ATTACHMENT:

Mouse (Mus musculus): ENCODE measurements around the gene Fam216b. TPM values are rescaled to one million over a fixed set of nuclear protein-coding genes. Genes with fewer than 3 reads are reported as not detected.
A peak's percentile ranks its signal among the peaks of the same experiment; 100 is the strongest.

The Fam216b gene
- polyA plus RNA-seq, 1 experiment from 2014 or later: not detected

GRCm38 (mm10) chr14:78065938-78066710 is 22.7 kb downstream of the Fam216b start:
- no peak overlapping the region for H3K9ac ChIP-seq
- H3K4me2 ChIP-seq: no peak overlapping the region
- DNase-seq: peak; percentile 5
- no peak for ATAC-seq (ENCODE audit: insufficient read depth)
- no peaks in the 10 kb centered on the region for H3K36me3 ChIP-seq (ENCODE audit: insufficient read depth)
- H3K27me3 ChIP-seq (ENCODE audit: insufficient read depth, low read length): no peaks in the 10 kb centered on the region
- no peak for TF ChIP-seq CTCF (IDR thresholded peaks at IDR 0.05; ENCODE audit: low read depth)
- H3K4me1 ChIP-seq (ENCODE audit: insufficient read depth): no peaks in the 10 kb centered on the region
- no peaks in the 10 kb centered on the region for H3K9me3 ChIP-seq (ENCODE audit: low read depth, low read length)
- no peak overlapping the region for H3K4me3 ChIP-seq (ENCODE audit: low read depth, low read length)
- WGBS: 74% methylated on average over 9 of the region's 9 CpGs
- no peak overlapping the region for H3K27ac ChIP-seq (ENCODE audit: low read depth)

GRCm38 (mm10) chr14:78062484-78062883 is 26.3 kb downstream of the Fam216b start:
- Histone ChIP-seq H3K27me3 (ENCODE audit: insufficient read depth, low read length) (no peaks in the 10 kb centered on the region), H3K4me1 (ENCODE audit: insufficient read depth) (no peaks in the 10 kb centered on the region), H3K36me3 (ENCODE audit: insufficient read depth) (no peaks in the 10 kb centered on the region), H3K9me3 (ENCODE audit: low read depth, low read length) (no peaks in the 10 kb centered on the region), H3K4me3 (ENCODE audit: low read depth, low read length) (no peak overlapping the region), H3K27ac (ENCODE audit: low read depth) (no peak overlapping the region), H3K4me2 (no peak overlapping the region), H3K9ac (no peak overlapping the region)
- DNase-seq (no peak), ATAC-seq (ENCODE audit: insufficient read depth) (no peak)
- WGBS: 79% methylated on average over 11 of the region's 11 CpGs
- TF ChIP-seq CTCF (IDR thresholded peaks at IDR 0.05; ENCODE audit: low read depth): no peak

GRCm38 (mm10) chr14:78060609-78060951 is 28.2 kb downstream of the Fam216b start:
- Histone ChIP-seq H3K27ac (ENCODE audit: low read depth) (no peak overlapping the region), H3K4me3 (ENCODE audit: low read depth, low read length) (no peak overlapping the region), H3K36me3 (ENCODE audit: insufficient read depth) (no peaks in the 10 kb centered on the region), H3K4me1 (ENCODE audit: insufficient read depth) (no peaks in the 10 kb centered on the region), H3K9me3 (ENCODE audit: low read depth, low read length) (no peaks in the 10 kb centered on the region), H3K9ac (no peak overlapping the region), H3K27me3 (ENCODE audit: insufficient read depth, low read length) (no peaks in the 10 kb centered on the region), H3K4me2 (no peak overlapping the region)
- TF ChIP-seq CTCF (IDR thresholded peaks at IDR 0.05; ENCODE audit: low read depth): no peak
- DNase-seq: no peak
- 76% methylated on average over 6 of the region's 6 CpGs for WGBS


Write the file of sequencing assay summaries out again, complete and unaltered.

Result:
Mouse (Mus musculus): ENCODE measurements around the gene Fam216b. TPM values are rescaled to one million over a fixed set of nuclear protein-coding genes. Genes with fewer than 3 reads are reported as not detected.
A peak's percentile ranks its signal among the peaks of the same experiment; 100 is the strongest.

The Fam216b gene
- polyA plus RNA-seq, 1 experiment from 2014 or later: not detected

GRCm38 (mm10) chr14:78065938-78066710 is 22.7 kb downstream of the Fam216b start:
- no peak overlapping the region for H3K9ac ChIP-seq
- H3K4me2 ChIP-seq: no peak overlapping the region
- DNase-seq: peak; percentile 5
- no peak for ATAC-seq (ENCODE audit: insufficient read depth)
- no peaks in the 10 kb centered on the region for H3K36me3 ChIP-seq (ENCODE audit: insufficient read depth)
- H3K27me3 ChIP-seq (ENCODE audit: insufficient read depth, low read length): no peaks in the 10 kb centered on the region
- no peak for TF ChIP-seq CTCF (IDR thresholded peaks at IDR 0.05; ENCODE audit: low read depth)
- H3K4me1 ChIP-seq (ENCODE audit: insufficient read depth): no peaks in the 10 kb centered on the region
- no peaks in the 10 kb centered on the region for H3K9me3 ChIP-seq (ENCODE audit: low read depth, low read length)
- no peak overlapping the region for H3K4me3 ChIP-seq (ENCODE audit: low read depth, low read length)
- WGBS: 74% methylated on average over 9 of the region's 9 CpGs
- no peak overlapping the region for H3K27ac ChIP-seq (ENCODE audit: low read depth)

GRCm38 (mm10) chr14:78062484-78062883 is 26.3 kb downstream of the Fam216b start:
- Histone ChIP-seq H3K27me3 (ENCODE audit: insufficient read depth, low read length) (no peaks in the 10 kb centered on the region), H3K4me1 (ENCODE audit: insufficient read depth) (no peaks in the 10 kb centered on the region), H3K36me3 (ENCODE audit: insufficient read depth) (no peaks in the 10 kb centered on the region), H3K9me3 (ENCODE audit: low read depth, low read length) (no peaks in the 10 kb centered on the region), H3K4me3 (ENCODE audit: low read depth, low read length) (no peak overlapping the region), H3K27ac (ENCODE audit: low read depth) (no peak overlapping the region), H3K4me2 (no peak overlapping the region), H3K9ac (no peak overlapping the region)
- DNase-seq (no peak), ATAC-seq (ENCODE audit: insufficient read depth) (no peak)
- WGBS: 79% methylated on average over 11 of the region's 11 CpGs
- TF ChIP-seq CTCF (IDR thresholded peaks at IDR 0.05; ENCODE audit: low read depth): no peak

GRCm38 (mm10) chr14:78060609-78060951 is 28.2 kb downstream of the Fam216b start:
- Histone ChIP-seq H3K27ac (ENCODE audit: low read depth) (no peak overlapping the region), H3K4me3 (ENCODE audit: low read depth, low read length) (no peak overlapping the region), H3K36me3 (ENCODE audit: insufficient read depth) (no peaks in the 10 kb centered on the region), H3K4me1 (ENCODE audit: insufficient read depth) (no peaks in the 10 kb centered on the region), H3K9me3 (ENCODE audit: low read depth, low read length) (no peaks in the 10 kb centered on the region), H3K9ac (no peak overlapping the region), H3K27me3 (ENCODE audit: insufficient read depth, low read length) (no peaks in the 10 kb centered on the region), H3K4me2 (no peak overlapping the region)
- TF ChIP-seq CTCF (IDR thresholded peaks at IDR 0.05; ENCODE audit: low read depth): no peak
- DNase-seq: no peak
- 76% methylated on average over 6 of the region's 6 CpGs for WGBS